Crash into a guardrail and chances are now higher that your insurer—or you—will get a repair bill from the Indiana Department of Transportation.
INDOT has deployed a new way of tracking damage to state property at crash scenes and quickly collecting money from those responsible. The state aims to boost the percentage of money it collects to fix mangled guardrails, toppled light poles and unraveled median cable barriers, possibly adding as much as $4 million a year to its coffers.
Not long ago, billing was slow and payments didn’t come close to keeping pace. In a 15-month period ended in February 2009, the state billed insurers and motorists $3.5 million, according to Purdue University research. But INDOT recovered only $1.8 million of that amount.
A bridge support struck by a semi can cost more than $600,000 to fix. But even replacing a small section of guardrail can tally $2,500. With an average of 4,000 incidents a year causing damage to state highway infrastructure, even small damage costs add up.
The problem has been that INDOT hasn’t always been able to link highway infrastructure damage to a particular accident. Maintenance crews might arrive at some point to assess damage, but they have no idea who was at fault.
Enter INDOT’s program—a combination of high-tech gadgetry and primitive paper tagging of damaged property. It could compound the misery for at-fault motorists and their insurers, but could also be a fiscal boon for taxpayers.
In the six months since the program began last July, INDOT has billed just over $2 million for property damage—versus $1.4 million for the entire 2010 fiscal year.
A milder winter and thus fewer weather-related crashes might have skewed the initial results, said Dan Brassard, INDOT’s chief financial officer. But Brassard said he’s confident additional data will show the program has had a favorable effect on collection amounts.
INDOT’s new system includes a kit for police officers that contains tags that can be tied to a damaged fixture. On it the officer writes the accident number and date of the crash. INDOT officials call up the report later to see which motorist was blamed for striking and damaging a guardrail or other state-owned object.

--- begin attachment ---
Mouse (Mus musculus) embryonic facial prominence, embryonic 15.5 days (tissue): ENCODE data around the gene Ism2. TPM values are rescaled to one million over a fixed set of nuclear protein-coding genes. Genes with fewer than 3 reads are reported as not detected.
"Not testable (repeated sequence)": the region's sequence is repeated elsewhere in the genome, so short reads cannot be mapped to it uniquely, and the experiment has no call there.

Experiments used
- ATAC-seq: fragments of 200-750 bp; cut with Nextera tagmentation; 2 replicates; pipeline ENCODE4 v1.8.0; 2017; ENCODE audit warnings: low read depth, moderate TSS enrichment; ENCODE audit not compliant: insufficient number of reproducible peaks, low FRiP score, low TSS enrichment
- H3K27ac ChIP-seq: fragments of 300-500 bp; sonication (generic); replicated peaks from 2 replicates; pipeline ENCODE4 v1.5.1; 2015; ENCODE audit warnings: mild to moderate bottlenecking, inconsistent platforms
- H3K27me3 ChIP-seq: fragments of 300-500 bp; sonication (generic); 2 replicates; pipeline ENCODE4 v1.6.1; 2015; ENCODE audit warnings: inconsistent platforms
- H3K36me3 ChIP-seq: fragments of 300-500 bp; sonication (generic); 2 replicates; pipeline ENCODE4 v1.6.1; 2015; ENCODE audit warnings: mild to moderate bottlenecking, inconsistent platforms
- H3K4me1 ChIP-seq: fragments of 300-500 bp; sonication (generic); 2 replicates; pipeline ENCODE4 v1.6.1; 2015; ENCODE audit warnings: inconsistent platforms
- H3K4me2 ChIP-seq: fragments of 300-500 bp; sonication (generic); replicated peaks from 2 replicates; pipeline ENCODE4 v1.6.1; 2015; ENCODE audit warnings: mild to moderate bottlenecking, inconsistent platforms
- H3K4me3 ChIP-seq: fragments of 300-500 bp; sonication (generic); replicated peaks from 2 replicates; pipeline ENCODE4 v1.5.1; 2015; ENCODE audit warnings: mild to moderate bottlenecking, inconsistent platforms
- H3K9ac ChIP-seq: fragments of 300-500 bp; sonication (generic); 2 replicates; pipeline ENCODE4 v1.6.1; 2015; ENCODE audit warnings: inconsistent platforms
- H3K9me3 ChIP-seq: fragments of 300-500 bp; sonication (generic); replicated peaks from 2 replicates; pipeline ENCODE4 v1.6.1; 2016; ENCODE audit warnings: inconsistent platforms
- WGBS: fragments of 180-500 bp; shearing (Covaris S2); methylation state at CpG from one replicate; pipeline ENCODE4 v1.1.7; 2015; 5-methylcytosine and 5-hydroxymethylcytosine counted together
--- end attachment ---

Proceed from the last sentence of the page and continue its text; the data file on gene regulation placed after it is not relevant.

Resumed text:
The other core component of the system is more high-tech—a hand-held surveying tool INDOT crews have carried around for years.
Downloaded into these devices is software INDOT recently developed that allows crews to drag down a menu of materials and type in the quantity needed to make repairs, such as a new length of guardrail, posts, brackets and bolts. Upon this assessment, the state can figure out how much to bill the motorist’s insurer.
Not only that, but the device can take a photo of the damage site and add an electronic time stamp and geographic coordinates.
The result is that INDOT can now have a bill to insurers within days, rather than months. Long delays gave room for insurers to contend the damage was caused by a subsequent accident, “which, quite frankly, you could argue there was some plausibility” to that argument, Brassard said.
As a result, INDOT in some cases wound up having to accept less to settle a claim.
The new approach sends a message to insurers that INDOT is serious about collecting on damages to its property, Brassard said.
Yet some insurers are balking, despite this additional evidence.
Some argue they should have to pay only the depreciated value of a damaged item, say a guardrail.
But guardrails are made from galvanized steel that lasts decades and thus doesn’t really depreciate, Brassard counters.
Other insurers have responded offering settlements worth 70 percent or 80 percent of the bill, hoping the state will be happy to settle for what it can get.
“We began to see a lot of tactics,” Brassard added.
Brassard’s team also has been passing on overhead charges for the program, including the cost of tagging kits, which cost about $12 a pop.
“We believe that we’re serving the taxpayer and there needs to be a full settlement of the charges,” he said.
Missy Lundberg, a spokeswoman for State Farm, the largest auto insurer in Indiana, said the company declined to comment on INDOT’s new reporting system.
“We evaluate each claim on its own merits,” Lundberg said.
The new approach followed a study presented to INDOT early last year by the Joint Transportation Research Program at Purdue University, a long-standing collaboration between Purdue and INDOT to improve the state’s highway system.
Darcy Bullock, a Purdue professor of transportation studies who was the principal investigator in the study, estimated INDOT could boost its collections $2 million to $4 million a year.
“What it created for us was a huge, quantifiable awareness of the opportunity” for damage recovery, Brassard said.
Such a tagging system could also be developed with local highway agencies, the study said.
There are about 190,000 documented crashes in the state each year, with 2 percent to 3 percent involving damage to state property.
Other states using tags or decals to mark and correlate motorists and damage include Florida, Minnesota and North Carolina. More recently, Kentucky, Texas and Tennessee have adopted the practice, the study said.
North Carolina implemented tagging statewide in 2004, with a total benefit to date of $8.7 million, according to Purdue’s study.
Though such returns are relatively small against a state’s overall highway budget, it helps at a time when fuel costs are rising. Despite using 120,000 fewer gallons of fuel between July 2010 and February 2011, INDOT spent an additional $1 million to fill up its considerable truck fleet.•